June 6, 2022
I am not a fan of Wall Street Non-Compete/Non-Solicit agreements, which tend to be forced upon employees and are rarely, if ever, the byproduct of free and fair negotiation. All of which underscores that Wall Street's employment contracts are cynical take-it-or-leave-it propositions whereby the employer takes it all when the financial advisor leaves. Infuriatingly, the contribution of the men and women who cold call, open the new accounts, and service the customers is valued at next to nothing upon the cessation of the employment relationship.
Case in Point
In a FINRA Arbitration Statement of Claim filed in February 2021, FINRA member firm J.P. Morgan Securities, LLC asserted breaches of contract and duty of loyalty; intentional interference with actual and prospective economic advantages; and unfair competition. In the Matter of the Arbitration Between J.P. Morgan Securities, LLC, Claimant, v. Barry A. Krumwiede, Bryan L. Schneider, and Christopher J. Bowman, Respondents (FINRA Arbitration Award 21-00301)
As set forth in the FINRA Award, the causes of action related to Claimant J.P. Morgan Securities' ("JPMS'") allegations that "upon their separation from employment, Respondents breached employments [sic] agreements by soliciting Claimant's clients to move their accounts to an independent wealth management firm and a competitor of Claimant."
Respondents generally denied the allegations and asserted affirmative defenses. At the FINRA Arbitration hearing, Claimant JPMS sought the following monetary damages plus attorneys' fees:
- Krumwiede: $1,400,885
- Bowman: $179,081
- Schneider: $1,519,205
The FINRA Arbitration Panel denied Claimant JPMS' claims. In what might be an expression of the FINRA Arbitrators' views of the merits of Claimant JPMS' case, the Panel assessed the following fees solely against Claimant JPMS:
- $1,700 filing fee;
- $1,900 Member Surcharge;
- $3,750 Member Process Fee;
- $100 Pre-Hearing Cancellation Fees;
- $1,125 Postponement Fees;
- $1,800 Last-Minute Cancellation Fees; and
- $14,625 Hearing Session Fees
Bill Singer's Comment
You might be wondering why I reported about this FINRA Arbitration -- after all, it's not all that big a deal, you might think. Think again because it likely was a big deal. Maybe not to JPMS but I'm guessing that it was a big deal to associated persons Krumwiede, Schneider, and Bowman. According to FINRA online BrokerCheck records as of June 6, 2022:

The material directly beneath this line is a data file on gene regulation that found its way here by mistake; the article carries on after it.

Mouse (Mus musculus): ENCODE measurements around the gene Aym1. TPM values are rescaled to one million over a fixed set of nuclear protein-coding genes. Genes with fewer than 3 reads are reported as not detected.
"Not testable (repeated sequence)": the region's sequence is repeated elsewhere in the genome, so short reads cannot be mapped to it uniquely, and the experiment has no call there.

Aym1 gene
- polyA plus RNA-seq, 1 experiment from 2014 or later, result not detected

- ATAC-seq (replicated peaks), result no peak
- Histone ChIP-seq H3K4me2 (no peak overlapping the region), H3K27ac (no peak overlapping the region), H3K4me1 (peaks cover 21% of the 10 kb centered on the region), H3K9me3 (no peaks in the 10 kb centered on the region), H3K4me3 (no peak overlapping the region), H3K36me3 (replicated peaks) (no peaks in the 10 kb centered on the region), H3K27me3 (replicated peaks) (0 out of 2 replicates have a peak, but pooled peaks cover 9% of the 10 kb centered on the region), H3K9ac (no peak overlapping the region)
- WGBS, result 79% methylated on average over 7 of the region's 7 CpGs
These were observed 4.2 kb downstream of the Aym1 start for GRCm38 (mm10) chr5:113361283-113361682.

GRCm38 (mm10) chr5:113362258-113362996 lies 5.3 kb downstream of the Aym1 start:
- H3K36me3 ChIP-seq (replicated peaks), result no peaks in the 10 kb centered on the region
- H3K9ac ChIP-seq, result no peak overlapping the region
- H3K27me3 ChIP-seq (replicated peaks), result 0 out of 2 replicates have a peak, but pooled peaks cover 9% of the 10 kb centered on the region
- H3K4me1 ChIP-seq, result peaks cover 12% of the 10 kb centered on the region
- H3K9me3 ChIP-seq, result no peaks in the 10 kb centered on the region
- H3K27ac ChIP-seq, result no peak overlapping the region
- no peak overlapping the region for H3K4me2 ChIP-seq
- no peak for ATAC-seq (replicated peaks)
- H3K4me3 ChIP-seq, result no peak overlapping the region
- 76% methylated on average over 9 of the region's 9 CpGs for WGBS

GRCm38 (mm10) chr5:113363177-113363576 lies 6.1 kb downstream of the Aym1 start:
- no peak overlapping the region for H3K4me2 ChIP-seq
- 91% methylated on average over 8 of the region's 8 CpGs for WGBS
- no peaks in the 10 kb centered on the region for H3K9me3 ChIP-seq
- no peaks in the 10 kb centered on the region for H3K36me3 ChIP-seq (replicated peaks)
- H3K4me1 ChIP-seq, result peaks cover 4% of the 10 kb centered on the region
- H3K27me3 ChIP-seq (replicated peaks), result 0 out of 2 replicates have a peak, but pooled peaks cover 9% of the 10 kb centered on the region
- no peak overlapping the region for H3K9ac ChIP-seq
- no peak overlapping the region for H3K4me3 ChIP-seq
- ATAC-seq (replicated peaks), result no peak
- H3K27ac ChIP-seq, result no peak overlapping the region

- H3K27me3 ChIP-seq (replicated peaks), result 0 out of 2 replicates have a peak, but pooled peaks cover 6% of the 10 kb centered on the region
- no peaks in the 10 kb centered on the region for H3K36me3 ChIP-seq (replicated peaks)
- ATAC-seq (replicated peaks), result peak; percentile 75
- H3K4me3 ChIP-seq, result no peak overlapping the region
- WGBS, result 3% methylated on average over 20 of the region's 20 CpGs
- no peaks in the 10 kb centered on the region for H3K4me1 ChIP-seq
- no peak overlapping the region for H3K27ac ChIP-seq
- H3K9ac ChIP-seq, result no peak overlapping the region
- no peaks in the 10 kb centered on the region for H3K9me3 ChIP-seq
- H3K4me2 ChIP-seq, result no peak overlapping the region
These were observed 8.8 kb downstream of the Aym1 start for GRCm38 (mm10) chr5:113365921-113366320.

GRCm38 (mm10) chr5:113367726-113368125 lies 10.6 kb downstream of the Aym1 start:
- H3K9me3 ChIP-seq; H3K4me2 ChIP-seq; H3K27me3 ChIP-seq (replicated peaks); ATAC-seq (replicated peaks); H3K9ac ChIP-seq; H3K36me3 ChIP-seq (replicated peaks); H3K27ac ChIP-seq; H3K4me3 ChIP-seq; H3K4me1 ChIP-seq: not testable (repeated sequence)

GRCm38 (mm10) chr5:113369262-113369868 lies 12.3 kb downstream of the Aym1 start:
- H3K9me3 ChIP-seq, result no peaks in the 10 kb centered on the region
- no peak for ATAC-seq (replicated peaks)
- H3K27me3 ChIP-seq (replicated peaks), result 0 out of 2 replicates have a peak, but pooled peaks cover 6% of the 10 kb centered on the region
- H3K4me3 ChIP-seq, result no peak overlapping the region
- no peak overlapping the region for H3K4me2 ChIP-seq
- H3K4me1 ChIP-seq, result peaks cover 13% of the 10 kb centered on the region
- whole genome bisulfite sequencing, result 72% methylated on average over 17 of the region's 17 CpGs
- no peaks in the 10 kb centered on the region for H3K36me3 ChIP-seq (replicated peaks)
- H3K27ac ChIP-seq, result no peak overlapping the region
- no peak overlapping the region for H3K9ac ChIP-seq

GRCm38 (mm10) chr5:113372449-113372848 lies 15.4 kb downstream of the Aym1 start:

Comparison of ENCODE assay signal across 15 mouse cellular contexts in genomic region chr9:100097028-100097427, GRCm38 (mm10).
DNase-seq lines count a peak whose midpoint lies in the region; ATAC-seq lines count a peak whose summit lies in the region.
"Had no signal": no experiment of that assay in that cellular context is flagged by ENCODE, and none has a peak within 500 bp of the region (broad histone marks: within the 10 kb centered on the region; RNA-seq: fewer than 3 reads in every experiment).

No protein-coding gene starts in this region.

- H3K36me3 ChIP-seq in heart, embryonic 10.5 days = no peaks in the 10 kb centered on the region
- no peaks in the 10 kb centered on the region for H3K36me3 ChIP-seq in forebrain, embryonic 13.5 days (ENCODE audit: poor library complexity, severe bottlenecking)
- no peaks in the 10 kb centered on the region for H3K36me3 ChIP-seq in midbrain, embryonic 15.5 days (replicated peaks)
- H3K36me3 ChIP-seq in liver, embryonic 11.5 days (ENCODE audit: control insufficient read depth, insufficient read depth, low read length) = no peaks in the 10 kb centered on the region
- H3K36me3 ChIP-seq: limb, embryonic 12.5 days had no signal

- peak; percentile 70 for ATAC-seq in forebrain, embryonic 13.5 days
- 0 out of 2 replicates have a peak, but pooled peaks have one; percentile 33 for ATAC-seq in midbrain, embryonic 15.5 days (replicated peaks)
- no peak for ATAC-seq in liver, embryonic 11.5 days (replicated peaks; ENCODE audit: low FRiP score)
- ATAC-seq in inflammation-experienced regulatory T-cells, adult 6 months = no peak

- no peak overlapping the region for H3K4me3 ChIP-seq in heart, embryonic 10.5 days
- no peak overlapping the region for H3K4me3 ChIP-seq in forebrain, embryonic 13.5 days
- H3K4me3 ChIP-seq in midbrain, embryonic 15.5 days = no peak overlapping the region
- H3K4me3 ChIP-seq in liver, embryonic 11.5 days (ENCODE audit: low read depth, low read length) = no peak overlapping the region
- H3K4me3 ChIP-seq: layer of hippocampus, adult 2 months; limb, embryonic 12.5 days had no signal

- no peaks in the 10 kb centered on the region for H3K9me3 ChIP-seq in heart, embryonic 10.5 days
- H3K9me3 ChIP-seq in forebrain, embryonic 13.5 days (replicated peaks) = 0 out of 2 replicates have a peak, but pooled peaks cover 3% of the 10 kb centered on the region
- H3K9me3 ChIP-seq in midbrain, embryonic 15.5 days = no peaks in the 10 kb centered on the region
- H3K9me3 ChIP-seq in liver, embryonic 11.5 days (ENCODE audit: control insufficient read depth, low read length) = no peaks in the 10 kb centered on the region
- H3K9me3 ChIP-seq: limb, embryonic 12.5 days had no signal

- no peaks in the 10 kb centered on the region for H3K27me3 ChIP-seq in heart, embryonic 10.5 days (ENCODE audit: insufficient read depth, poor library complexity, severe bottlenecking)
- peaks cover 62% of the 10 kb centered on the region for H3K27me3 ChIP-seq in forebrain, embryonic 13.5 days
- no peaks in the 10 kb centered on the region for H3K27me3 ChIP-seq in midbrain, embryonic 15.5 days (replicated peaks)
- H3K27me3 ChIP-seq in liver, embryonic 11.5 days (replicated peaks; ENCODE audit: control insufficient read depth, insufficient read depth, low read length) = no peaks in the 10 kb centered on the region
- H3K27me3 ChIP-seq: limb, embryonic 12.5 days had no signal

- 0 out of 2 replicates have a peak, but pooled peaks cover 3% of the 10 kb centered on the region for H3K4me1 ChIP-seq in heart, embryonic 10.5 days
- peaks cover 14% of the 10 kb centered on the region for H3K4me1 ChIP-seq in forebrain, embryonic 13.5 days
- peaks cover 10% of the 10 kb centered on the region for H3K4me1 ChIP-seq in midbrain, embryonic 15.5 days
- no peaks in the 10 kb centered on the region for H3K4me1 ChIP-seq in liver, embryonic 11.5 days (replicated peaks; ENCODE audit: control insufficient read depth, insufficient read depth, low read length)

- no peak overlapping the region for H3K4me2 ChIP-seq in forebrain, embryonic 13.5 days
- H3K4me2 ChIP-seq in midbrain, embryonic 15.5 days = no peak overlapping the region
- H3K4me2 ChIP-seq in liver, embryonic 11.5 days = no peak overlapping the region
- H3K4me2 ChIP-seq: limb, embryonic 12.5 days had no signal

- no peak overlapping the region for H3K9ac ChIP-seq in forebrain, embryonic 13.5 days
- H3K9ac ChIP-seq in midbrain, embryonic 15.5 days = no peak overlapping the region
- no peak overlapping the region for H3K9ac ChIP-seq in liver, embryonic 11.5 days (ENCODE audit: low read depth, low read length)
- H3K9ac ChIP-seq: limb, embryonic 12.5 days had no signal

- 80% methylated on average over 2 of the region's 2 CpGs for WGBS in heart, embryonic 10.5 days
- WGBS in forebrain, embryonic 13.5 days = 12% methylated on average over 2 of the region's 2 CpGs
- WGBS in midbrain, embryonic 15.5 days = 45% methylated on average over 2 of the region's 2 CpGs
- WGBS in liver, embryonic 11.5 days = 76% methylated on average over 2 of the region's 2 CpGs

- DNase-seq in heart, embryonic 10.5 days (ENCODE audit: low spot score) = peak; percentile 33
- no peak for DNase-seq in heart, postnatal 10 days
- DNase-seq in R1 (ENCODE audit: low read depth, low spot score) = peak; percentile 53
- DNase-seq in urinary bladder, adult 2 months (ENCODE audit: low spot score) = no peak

Respondent Krumwiede was first registered in 1990 and was registered with Chase Investment Services Corp in 2005, and then was part of a Mass Transfer of registrations to JPMS in 2012; and he remained with JPMS until November 2019.
Respondent Schneider was first registered in 1998 and was registered with Chase Investment Services Corp in 2005, and then was part of a Mass Transfer of registrations to JPMS in 2012; and he remained with JPMS until November 2020.
Respondent Bowman was first registered in 2013 and was registered with JPMS in April 2013; and he remained with JPMS until August 2020.
JPMS came after the three former employees with guns blazing. Each former JPMS rep was accused of improperly soliciting former JPMS customers, and doing so in breach of their contracts and purported duty of loyalty. Here we are, June 2022, which is nearly a year and a half after Claimant JPMS filed its Statement of Claims. Imagine what much of the last two years must have been like for the Respondents. They got sued by their former employer. They incurred the expense of hiring a law firm. On top of all of that, the Respondents had to endure the Covid pandemic and its impact on their business and families.
There are times when a former employer may well be within its rights to go after a former employee. In such justified cases, the former employee may have stolen information from the former brokerage firm or may have defamed the firm. Looking through the sparse fact pattern in the FINRA Award, however, I just don't see anything indicating that Krumwiede, Schneider, and/or Bowman did anything other than leave JPMS and attempt to provide for their families and pursue their careers. Simply going by what is set out in the FINRA Arbitration Award, I'm glad that the FINRA arbitrators dismissed Claimant's case and tacked on some $25,000 in fees. To be blunt, to hell with JPMS.